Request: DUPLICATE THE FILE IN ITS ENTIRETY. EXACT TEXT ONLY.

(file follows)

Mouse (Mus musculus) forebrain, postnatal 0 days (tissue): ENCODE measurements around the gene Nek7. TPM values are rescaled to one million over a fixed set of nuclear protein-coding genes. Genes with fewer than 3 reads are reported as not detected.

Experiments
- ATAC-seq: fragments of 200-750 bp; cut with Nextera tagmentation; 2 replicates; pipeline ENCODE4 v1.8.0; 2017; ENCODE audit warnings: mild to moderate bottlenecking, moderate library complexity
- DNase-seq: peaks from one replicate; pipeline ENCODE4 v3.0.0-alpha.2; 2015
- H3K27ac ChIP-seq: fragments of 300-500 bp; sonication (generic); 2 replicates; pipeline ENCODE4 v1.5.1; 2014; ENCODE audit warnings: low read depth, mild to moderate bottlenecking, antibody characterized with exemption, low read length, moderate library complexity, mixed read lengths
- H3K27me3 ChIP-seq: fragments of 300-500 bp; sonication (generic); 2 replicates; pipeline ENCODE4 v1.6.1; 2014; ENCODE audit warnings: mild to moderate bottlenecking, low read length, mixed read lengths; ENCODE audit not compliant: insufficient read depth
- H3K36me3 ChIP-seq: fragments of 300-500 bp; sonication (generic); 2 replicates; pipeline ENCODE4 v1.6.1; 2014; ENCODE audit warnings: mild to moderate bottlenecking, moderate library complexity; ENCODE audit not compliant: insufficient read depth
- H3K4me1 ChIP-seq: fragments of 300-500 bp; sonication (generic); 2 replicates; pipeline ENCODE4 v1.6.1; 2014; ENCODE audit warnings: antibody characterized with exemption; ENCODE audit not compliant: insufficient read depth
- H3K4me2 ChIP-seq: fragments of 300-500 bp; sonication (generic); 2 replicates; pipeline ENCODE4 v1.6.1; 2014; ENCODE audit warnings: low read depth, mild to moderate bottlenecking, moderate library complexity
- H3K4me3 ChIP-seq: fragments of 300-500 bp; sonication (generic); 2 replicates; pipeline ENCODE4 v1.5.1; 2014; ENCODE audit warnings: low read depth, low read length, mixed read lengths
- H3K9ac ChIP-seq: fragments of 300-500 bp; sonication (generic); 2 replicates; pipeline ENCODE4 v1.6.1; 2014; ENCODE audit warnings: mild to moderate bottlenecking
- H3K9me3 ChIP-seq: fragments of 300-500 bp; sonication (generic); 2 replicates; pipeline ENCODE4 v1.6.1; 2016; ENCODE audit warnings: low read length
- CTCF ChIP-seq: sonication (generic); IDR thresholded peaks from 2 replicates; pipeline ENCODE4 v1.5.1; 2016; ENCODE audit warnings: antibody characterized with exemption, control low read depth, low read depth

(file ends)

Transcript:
Mouse (Mus musculus) forebrain, postnatal 0 days (tissue): ENCODE measurements around the gene Nek7. TPM values are rescaled to one million over a fixed set of nuclear protein-coding genes. Genes with fewer than 3 reads are reported as not detected.

Experiments
- ATAC-seq: fragments of 200-750 bp; cut with Nextera tagmentation; 2 replicates; pipeline ENCODE4 v1.8.0; 2017; ENCODE audit warnings: mild to moderate bottlenecking, moderate library complexity
- DNase-seq: peaks from one replicate; pipeline ENCODE4 v3.0.0-alpha.2; 2015
- H3K27ac ChIP-seq: fragments of 300-500 bp; sonication (generic); 2 replicates; pipeline ENCODE4 v1.5.1; 2014; ENCODE audit warnings: low read depth, mild to moderate bottlenecking, antibody characterized with exemption, low read length, moderate library complexity, mixed read lengths
- H3K27me3 ChIP-seq: fragments of 300-500 bp; sonication (generic); 2 replicates; pipeline ENCODE4 v1.6.1; 2014; ENCODE audit warnings: mild to moderate bottlenecking, low read length, mixed read lengths; ENCODE audit not compliant: insufficient read depth
- H3K36me3 ChIP-seq: fragments of 300-500 bp; sonication (generic); 2 replicates; pipeline ENCODE4 v1.6.1; 2014; ENCODE audit warnings: mild to moderate bottlenecking, moderate library complexity; ENCODE audit not compliant: insufficient read depth
- H3K4me1 ChIP-seq: fragments of 300-500 bp; sonication (generic); 2 replicates; pipeline ENCODE4 v1.6.1; 2014; ENCODE audit warnings: antibody characterized with exemption; ENCODE audit not compliant: insufficient read depth
- H3K4me2 ChIP-seq: fragments of 300-500 bp; sonication (generic); 2 replicates; pipeline ENCODE4 v1.6.1; 2014; ENCODE audit warnings: low read depth, mild to moderate bottlenecking, moderate library complexity
- H3K4me3 ChIP-seq: fragments of 300-500 bp; sonication (generic); 2 replicates; pipeline ENCODE4 v1.5.1; 2014; ENCODE audit warnings: low read depth, low read length, mixed read lengths
- H3K9ac ChIP-seq: fragments of 300-500 bp; sonication (generic); 2 replicates; pipeline ENCODE4 v1.6.1; 2014; ENCODE audit warnings: mild to moderate bottlenecking
- H3K9me3 ChIP-seq: fragments of 300-500 bp; sonication (generic); 2 replicates; pipeline ENCODE4 v1.6.1; 2016; ENCODE audit warnings: low read length
- CTCF ChIP-seq: sonication (generic); IDR thresholded peaks from 2 replicates; pipeline ENCODE4 v1.5.1; 2016; ENCODE audit warnings: antibody characterized with exemption, control low read depth, low read depth